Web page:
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The front of Carrington Hospital, one of Auckland’s ‘architectural icons’. Photo: Supplied

BusinessAugust 30, 2020

An iconic Auckland building with a complex history is set for a brand new chapter

The front of Carrington Hospital, one of Auckland’s ‘architectural icons’. Photo: Supplied

After 27 years, Unitec is vacating the iconic Auckland building previously known as Carrington Psychiatric Hospital. Now a local social enterprise trust wants to give it a new life as a hub of education, art and community.

The door to the basement was locked. For nearly two hours we’d been guided through the countless halls and rooms of Unitec’s building one and it was the only place that seemed to be out of bounds. It was, most likely, a simple health and safety precaution so that people wouldn’t tumble in the poor light. But as we turned away and ventured down another hallway, I couldn’t help wondering if any secrets were being concealed behind that locked door.

What was down there in the darkness? Was that where they were hiding the evidence – the harrowed scribbles on stone walls from a century of cruelty and shame?

The Whau Lunatic Asylum was built in 1865 and housed hundreds of patients at its height (Photo: Auckland Museum)

For the past 155 years, the imposing neoclassical building once known as Carrington Psychiatric Hospital and the Whau Lunatic Asylum has scowled at the village of Point Chevalier and at virtually everyone who has ever headed west along Great North Road. It’s one of the city’s architectural icons, and – with its Italianate-Romanesque façade and sprawling wings – an enduring symbol of colonial grandeur.

But it also serves as a reminder of the intolerance of the past. It’s no secret just how crudely Victorian and early 20th century New Zealand society viewed the idea of mental health. Stories abound of the dubious methods used to treat those with psychological illnesses over the last 150 years: electric shock therapy, lobotomies and forced institutionalisation. Those with even mild conditions were removed from society and hidden like shameful stains because they “deviated from social norms”.

A group of female assistants outside the Auckland Mental Hospital, 1890s (Photo: Margaret Matilda White/Auckland Museum)

Of course, history is never black and white – it’s also widely accepted that plenty of healthy rehabilitation and care took place throughout New Zealand’s mental health institutions. In its later years, in fact, Carrington Psychiatric Hospital came to be known as a convivial and community-minded place where staff enjoyed working and patients were treated well.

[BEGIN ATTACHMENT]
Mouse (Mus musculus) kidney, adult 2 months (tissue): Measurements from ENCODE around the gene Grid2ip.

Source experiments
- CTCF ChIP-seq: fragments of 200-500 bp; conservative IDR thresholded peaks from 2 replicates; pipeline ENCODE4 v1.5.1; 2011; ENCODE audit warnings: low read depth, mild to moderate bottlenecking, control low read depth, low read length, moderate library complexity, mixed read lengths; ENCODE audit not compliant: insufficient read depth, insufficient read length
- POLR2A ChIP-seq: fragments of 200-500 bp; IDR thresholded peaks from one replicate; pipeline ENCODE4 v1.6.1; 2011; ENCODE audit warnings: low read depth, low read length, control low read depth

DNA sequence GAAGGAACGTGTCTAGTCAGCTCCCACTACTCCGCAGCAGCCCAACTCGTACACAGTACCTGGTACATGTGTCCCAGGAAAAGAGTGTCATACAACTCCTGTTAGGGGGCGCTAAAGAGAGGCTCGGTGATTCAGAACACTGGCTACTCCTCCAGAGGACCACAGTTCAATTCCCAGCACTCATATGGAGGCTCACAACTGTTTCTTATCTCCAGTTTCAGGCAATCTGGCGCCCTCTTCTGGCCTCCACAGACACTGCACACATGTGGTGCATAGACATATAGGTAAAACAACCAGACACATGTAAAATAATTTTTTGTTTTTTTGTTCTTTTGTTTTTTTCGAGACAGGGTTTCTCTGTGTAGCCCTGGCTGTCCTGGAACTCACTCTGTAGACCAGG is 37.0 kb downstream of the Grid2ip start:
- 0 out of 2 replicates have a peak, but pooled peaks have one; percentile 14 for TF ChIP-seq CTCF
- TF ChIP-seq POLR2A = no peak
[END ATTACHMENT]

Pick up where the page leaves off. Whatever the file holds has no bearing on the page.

In any case, the building today is far removed from that era. It’s been nearly three decades since Unitec’s architecture and design department took over the place, and any vestiges of the former psychiatric hospital have long been refurbished.

However, with Unitec having sold the surrounding land to the government for housing development in 2018 and is currently in the process of vacating, there are questions about what to do with the category one historic building. One option, pitched by a local social enterprise trust, is to open it up to the community. In partnership with Ngā Mana Whenua o Tāmaki Makaurau and the Crown, The Point Chevalier Social Enterprise Trust (PCSET) has been conducting a feasibility study to determine public interest in turning the building into a centre for community arts, music and education.

The main entrance to the building in August 2020 (Photo: Michael Andrew)

Throughout August, the PCSET has been conducting online and face-to-face surveys to gauge public reception and receive suggestions. Overwhelmingly, the community has been in favour of the idea.

“There’s so much demand for it,” said PCSET’s Graeme Bennett as he and fellow project organiser Chris Casey guided a few of us sightseers through the magnificent building.

“There’s nothing like this in Auckland. Part of the feasibility study was to determine the viability over a certain period of time, and they gave us five years to work with.”

As it stands, the building is unoccupied as Unitec staff and students have moved across campus along with their computers. All that remains now are piles of old furniture and academic work: assignments, architecture essays and design collages scattered throughout the rooms among empty cans of V energy drink.

The building is in the process of being vacated (Photo: Michael Andrew)